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If you were Best Buy founder Richard Schulze, how much would you pay to acquire the shares of Best Buy that you don’t already own? $24 a share? $26? $30? Surely it’d get too expensive for you above $30 or so?*
Nope! The more expensive it is for him the more money he saves, or rather gets, because he is not offering to buy Best Buy, but to sell it. From the Journal:
In his letter to the board, Mr. Schulze said he would finance the transaction through a combination of investments from private-equity firms, his equity investment of approximately $1 billion, and debt. His adviser, Credit Suisse, is “highly confident” Mr. Schulze could arrange the necessary debt financing, according to his statement.
Because Mr. Schulze’s holding of 68.9 million shares would be worth at least $1.65 billion, his proposal indicates he would divest himself of some of his personal stake as part of a transaction.
I had trouble believing this – perhaps he rounds down unconventionally, or he meant he was kicking in an extra $1bn in cash for the equity check? – but it seems to be true. Schulze’s press release says that “he plans to finance the proposed acquisition through a combination of investments from the private equity firms, reinvestment of approximately $1 billion of his own equity, and debt financing,” which sure does sound like he’s kicking in some but not all of his shares. If so, the higher the price, the better of Schulze is: at $24, he can have his billion-dollar stake while cashing out $650mm, at $26 he gets $790mm, and at $30 he takes out over a billion dollars. He is perhaps more diluted in the new company at these levels – and/or the newco is more leveraged – but … um … that’s usually what happens when someone gives you money in exchange for stock, isn’t it?
This activity where someone gives you money in exchange for stock and then you don’t have the stock any more (but you have the money) is normally called “selling,” so why call it “buying” here? One obvious answer is that regular old selling didn’t look so hot for Schulze: BBY’s stock was down 27% over the last year (pre-today), and Schulze started looking into selling two months ago. Presumably he was quickly persuaded that a public offering of the founder’s 20% stake in a floundering company would not be a smash hit, and has been shopping that stake to private buyers ever since.
Those potential private buyers, understandably, are more interested in a levered strip-for-parts private equity play for Best Buy than they are in a minority stake in an aimless but independent public company. So they asked to buy the whole company, which Schulze can’t deliver on his own – but which he can be helpful in obtaining via a letter-writing campaign and residula founder goodwill. And, being no dummies, the private equity sponsors want him to stick around for a while with $1bn of his own money and his knowledge of where the bodies are buried.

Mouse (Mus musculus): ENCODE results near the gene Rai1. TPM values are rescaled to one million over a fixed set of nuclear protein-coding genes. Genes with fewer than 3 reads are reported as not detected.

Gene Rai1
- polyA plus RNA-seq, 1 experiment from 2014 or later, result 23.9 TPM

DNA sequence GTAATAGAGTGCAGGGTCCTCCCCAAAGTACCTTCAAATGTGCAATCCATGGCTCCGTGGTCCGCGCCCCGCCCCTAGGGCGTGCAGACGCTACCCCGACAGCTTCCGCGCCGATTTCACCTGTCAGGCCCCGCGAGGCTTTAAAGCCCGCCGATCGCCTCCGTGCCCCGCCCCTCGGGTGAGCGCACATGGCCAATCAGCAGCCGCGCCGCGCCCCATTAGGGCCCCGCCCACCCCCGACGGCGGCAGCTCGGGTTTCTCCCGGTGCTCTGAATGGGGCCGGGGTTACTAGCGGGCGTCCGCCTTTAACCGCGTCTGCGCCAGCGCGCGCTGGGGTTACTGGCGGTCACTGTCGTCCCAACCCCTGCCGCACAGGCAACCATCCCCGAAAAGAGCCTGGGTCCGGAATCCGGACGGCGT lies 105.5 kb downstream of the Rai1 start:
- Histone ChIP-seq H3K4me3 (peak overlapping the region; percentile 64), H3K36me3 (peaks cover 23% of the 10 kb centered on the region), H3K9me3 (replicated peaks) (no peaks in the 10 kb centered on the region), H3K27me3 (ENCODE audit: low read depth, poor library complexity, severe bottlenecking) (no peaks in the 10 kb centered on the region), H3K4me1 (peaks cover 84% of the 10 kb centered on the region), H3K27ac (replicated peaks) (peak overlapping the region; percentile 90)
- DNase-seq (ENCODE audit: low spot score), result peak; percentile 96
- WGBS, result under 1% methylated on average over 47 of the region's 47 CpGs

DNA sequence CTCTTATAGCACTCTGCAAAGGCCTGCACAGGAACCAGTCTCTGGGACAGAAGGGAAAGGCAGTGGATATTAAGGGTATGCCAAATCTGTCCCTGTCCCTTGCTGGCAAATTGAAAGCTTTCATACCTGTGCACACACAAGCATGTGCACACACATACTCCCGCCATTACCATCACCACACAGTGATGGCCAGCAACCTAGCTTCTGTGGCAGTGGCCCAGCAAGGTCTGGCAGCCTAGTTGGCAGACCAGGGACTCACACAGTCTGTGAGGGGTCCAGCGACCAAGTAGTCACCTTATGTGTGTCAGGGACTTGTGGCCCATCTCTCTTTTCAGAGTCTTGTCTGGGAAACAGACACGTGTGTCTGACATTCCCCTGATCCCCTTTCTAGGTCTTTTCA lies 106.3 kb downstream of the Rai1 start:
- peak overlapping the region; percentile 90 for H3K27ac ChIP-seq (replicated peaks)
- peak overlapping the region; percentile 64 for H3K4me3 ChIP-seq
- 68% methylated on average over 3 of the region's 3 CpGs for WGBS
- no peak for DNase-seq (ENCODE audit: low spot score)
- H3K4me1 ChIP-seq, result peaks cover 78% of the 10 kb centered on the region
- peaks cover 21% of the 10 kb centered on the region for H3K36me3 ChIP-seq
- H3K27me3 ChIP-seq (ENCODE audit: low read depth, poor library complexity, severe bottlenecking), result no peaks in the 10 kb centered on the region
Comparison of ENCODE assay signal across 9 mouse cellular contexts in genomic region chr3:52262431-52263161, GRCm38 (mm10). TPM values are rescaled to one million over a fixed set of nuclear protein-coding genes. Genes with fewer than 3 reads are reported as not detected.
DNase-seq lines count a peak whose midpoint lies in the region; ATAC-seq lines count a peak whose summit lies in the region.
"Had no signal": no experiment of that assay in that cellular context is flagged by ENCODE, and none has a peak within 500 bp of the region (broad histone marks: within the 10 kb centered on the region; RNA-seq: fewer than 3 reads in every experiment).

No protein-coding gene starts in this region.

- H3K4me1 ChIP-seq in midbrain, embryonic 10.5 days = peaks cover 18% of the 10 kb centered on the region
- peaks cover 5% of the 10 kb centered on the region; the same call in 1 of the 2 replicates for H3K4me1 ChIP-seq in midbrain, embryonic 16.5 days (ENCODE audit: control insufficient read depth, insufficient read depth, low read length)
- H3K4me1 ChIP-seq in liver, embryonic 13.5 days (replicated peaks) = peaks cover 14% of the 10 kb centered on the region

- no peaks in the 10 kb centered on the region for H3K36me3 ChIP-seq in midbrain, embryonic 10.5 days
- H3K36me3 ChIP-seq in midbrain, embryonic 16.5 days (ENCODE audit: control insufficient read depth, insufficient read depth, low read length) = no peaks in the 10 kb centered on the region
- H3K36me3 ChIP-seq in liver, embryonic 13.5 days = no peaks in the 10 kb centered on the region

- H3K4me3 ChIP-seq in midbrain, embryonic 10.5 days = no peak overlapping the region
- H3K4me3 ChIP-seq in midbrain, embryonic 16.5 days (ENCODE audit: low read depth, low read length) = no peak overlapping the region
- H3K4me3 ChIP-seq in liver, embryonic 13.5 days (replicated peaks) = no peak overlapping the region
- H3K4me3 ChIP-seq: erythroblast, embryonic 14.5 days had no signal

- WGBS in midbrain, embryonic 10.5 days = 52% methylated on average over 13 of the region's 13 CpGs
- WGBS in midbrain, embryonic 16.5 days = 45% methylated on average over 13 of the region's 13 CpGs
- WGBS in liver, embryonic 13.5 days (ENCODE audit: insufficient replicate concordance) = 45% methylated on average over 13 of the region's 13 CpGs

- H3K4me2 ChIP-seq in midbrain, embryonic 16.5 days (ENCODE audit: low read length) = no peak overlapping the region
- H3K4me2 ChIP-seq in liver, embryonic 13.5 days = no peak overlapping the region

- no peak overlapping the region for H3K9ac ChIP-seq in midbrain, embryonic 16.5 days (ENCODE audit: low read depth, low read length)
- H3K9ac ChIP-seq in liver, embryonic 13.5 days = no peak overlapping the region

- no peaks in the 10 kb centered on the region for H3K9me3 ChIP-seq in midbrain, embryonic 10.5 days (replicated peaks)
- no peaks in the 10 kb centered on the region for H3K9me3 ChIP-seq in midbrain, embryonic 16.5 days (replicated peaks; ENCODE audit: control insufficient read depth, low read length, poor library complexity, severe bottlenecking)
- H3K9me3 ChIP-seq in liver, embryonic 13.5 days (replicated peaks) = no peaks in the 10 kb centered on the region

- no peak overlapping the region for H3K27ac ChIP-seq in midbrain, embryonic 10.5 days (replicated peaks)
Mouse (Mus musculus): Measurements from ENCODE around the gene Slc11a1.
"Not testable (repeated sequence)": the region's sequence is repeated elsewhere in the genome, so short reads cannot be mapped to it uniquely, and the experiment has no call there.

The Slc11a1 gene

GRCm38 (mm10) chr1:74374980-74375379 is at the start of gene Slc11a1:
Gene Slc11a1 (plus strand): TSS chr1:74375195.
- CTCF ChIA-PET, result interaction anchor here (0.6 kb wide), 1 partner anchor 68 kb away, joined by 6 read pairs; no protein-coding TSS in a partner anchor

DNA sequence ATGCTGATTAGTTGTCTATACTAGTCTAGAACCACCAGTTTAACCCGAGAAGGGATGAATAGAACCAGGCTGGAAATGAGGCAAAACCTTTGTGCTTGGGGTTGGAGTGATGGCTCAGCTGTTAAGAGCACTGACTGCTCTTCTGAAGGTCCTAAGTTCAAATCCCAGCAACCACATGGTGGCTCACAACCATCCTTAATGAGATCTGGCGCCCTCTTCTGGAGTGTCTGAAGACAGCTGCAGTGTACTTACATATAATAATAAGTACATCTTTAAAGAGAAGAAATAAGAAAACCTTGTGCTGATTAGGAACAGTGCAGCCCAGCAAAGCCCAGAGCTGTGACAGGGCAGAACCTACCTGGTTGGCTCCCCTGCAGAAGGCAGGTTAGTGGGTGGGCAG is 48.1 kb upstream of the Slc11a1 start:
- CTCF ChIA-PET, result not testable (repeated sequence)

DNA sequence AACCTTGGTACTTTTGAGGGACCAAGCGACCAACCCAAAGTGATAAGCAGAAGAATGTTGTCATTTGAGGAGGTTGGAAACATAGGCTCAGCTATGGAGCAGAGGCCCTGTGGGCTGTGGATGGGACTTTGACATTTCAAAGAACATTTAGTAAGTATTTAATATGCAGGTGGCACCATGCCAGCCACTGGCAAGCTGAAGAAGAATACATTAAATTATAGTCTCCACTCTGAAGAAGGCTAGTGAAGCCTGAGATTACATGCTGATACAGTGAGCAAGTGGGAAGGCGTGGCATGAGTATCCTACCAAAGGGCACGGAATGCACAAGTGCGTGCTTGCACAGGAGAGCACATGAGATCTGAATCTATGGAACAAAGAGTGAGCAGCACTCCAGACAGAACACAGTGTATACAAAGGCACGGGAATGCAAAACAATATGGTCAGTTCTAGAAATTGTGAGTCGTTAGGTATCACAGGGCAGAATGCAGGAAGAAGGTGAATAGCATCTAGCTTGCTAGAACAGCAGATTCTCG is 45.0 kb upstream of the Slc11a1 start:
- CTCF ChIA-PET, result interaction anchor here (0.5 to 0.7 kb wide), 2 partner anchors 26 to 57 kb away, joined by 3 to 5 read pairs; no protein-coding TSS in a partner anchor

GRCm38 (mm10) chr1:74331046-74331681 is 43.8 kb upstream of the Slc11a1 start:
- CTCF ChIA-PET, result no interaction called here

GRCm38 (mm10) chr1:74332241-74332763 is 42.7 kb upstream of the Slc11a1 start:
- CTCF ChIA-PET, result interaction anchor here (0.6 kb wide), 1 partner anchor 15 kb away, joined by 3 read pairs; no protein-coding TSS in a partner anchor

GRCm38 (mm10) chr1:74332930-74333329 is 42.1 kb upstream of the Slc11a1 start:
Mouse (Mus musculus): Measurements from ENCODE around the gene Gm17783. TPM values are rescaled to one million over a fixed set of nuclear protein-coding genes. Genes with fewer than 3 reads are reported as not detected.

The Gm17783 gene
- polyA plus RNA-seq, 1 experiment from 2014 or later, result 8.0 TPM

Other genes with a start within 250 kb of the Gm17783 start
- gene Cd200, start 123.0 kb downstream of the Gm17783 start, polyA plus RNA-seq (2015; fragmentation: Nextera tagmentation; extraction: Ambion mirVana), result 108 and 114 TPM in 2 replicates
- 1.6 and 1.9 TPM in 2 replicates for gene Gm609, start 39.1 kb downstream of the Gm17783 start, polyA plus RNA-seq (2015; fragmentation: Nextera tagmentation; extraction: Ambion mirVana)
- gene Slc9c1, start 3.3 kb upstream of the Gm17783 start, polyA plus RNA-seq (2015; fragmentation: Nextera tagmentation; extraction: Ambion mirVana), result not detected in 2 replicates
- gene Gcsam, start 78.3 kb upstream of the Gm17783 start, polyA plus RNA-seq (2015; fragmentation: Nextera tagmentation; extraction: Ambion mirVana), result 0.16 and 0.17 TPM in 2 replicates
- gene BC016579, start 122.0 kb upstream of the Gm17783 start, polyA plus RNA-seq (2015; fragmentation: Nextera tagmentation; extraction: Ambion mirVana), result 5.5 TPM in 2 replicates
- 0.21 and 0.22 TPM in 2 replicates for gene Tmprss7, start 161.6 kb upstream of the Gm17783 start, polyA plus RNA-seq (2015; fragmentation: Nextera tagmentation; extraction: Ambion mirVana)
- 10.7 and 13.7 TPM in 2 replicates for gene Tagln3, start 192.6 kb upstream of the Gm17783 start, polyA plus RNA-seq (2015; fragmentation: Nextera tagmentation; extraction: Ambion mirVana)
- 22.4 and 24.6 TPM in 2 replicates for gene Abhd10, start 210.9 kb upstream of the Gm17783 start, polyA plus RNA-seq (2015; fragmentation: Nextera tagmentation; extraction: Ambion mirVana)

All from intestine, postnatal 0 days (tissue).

There’s nothing wrong with this from Best Buy’s perspective: Schulze’s incentives are pretty well aligned with those of shareholders, in that his goal is presumably to extract the highest possible price out of his private equity sponsors. But, given that dynamic, there’s no particular reason to think he’s yet gotten any serious interest from those (unnamed) sponsors: why would they go too far down the line of planning a bid with him when his interests are at this point sort of the opposite of theirs? Schulze is not so much a joint bidder with potential sponsors as he is a zealous marketer to them, trying to create a transaction from nothing by bringing together unenthusiastic buyers and an unwilling seller and taking his cut in the middle.
Best Buy Co.’s credit rating was cut to junk by Standard & Poor’s because of the prospect that a buyout by the retailer’s founder would add debt. The rating was cut one level to BB+, the first level below investment grade, Jayne M. Ross, an analyst for S&P, said today in a statement. … Best Buy’s $650 million of 5.5 percent bonds due in March 2021 rose 2.5 cents to 94 cents on the dollar at 2 p.m. in New York, according to Trace, the bond price reporting system of the Financial Industry Regulatory Authority.
All of Best Buy’s bonds are up, actually, which I would love to say is just the usual market reaction to S&P downgrades but is more likely because the bonds have a change of control put at 101.** And like shareholders – both public holders and Schulze himself – the bondholders are thrilled at the possibility, however remote, of getting out at a premium.
Richard Schulze Schedule 13D/A [EDGAR]
Best Buy Calls Founder’s Unsolicited Bid ‘Highly Conditional’ [WSJ]
Best Buy bid looks about as shaky as its target [Breakingviews]
Best Buy’s poor pop [Term Sheet]
* I mean, at $30 it’s an EV/EBITDA of almost 4x, which … doesn’t seem that high to me? To be fair I am not an expert in the business of selling video games out of giant stores but I gather it does not support high multiples?
** Update: A reader points out there’s also a coupon step-up for ratings – so they might actually have traded up due to S&P’s downgrade.